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The GLUE BOMB Invitational.


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#181 CorvairJim

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Posted 02 December 2011 - 06:20 PM

First, the good news: I finally got my '65 Corvair Monza coupe finished. It came out better than I thought it would, considering the amount of bodywork it needed and the time spent mixing the color for the interior to get it exactly right (The model is a replica of my first Corvair, so it HAD TO be right! :D ).

Now, the bad news: For some reason, I can't get my computer to upload my pictures from my camera's memory card. :angry:
(I'll work on the problem and try to get the pictures posted A.S.A.P.)

#182 David G.

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Posted 03 December 2011 - 10:05 AM

Thanks Dan.

Jim, I can't wait to see more of your Monza!

David G.

#183 CorvairJim

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Posted 03 December 2011 - 02:42 PM

No sooner said than done, David. I played with my computer some and managed to get it to load my photos. So here it is, the model I've wanted to build ever since I bought the 1:1 car back in November of 1980, my first Corvair:

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I found the correct wheel covers on eBay a few years ago. They were brand new, still on the sprue. These wheel covers were a one-year-only 1965 style, never reissued. The tires were from the Glue Bomb. The kid that built it originally had glued them together with white glue to make wider tires for the rear. The whitewalls came out of their 45 year misadventure looking brand new! Notice the 1965 front plate, showing that this is an actual annual kit. I painted the headlight trim semi-gloss balck on my car, leaving the rim natural, so I replicated that on the model.

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The color is Dupli-Color spray touch-up paint from the can. As I recall, it's a late 1980's Toyota truck color, but it's real close to what was on my car. I had to remove the original Corsa badges and replicate the Monza "Crosses" on the feders. There's no practical way to build a 1965 Corvair model out of a later reissue because the front trim bar and the location of the front Corvair nameplate are both different. I also added a piano wire radio antenna. The gold pinstripe replicates (as closely as I can do it in scale) the one I had on the 1:1 car. I worked as a pinstriper at the time, so my car had to have a pinstripe on it!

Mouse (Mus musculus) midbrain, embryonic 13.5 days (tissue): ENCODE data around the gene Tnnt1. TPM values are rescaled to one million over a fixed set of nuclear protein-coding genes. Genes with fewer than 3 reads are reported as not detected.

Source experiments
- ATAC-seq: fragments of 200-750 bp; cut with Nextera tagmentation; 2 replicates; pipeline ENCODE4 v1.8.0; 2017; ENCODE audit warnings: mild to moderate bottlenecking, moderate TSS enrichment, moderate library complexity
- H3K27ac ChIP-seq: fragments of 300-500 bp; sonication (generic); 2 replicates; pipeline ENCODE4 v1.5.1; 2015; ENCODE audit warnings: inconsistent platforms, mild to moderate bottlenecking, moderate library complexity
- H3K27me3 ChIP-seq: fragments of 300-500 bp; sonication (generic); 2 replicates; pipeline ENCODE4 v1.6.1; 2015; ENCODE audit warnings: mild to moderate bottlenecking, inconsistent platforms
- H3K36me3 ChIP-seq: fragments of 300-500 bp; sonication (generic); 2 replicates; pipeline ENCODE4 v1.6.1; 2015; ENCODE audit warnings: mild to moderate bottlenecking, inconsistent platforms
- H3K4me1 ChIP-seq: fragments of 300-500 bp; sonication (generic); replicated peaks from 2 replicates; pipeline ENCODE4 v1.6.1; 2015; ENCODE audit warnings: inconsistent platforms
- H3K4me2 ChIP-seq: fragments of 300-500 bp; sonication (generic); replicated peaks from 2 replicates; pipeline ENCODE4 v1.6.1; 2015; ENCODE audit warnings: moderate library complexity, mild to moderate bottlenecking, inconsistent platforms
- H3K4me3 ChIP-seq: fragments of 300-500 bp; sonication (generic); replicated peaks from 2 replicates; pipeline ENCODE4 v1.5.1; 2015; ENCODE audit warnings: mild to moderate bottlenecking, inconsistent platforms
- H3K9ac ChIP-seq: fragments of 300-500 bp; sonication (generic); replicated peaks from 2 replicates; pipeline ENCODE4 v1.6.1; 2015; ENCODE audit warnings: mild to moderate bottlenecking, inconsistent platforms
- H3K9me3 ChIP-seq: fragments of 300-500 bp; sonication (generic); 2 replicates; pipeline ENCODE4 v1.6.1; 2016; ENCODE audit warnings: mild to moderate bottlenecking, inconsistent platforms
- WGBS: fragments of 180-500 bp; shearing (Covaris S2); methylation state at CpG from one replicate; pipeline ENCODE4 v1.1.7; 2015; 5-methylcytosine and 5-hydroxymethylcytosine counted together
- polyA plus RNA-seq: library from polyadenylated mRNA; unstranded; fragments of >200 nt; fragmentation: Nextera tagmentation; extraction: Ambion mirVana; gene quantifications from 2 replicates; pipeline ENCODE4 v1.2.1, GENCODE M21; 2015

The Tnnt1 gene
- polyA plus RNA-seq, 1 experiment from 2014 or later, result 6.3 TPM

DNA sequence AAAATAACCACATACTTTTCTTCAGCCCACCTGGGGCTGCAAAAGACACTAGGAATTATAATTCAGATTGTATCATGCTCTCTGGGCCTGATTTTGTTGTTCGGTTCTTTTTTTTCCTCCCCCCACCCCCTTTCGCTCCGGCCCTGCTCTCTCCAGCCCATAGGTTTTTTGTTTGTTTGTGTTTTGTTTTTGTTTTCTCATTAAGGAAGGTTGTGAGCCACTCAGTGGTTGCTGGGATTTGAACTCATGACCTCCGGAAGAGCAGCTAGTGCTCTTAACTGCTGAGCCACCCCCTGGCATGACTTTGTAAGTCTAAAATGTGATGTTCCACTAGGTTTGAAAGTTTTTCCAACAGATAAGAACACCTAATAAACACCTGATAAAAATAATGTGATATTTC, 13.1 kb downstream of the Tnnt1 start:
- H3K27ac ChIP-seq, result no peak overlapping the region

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This angle shows how I had to convert the engine from a different Glue Bomb model (I could have used one from the donor kit that gave up it's chassis, rear body clip, windows, and bumpers, but I wanted to keep as close to the theme of the CBP as possible) from the 140 h.p., 4-carb version to the 2-carb, 110 h.p engine that was in the 1:1 car. That chromed air cleaner lid was a 140-only piece, but it's a popular swap on lower output engines and my car had it already when I bought it. The 1980 Pennsylvania tag, 2Z2-728, was the actual number that I had on the car. If you check back to some of my earlier posts, I think I detailed how and why I had to replace the rear bodywork. The gold-painted rear "Cove" area is the way I had modified the actual car. The Corsa model had this area painted silver from the factory, but I thought gold would compliment the dark green paint better. I had to modify the air exhaust grille (under the rear bumper) from a single, full-width outlet to the two smaller ones seen here to replicate the one-year-only 1965 style after I clipped in the rear bodywork from the 1969 reissue donor kit.

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A detail shot of the interior. I really had to work to match the interior color as closely as I did, and it's still not 100% accurate. I was working from a photo of a friend's car, so I did get it close. I used the Monza dashboard from the donor kit instead of the multi-gauge Corsa unit, but it's painted aluminum as Chevy did it in '65, not the matte black thay used on the Monza dashes from 1966-69. Also, the 1:1 car had a black carpet from a junkyard car in it, but I decided to use the tan the car came from the factory with in the model. (So sue me!) Other interior additions are the sun visors, dome light, dimmer switch, and turn signal lever. I made a more realistic shifter from a ball-headed straight pin. I had to piece together the steering wheel because the one from the Glue Bomb had a badly broken rim. I cut the rim from the donor kit's wheel and joined it to the spokes of the 1965 unit.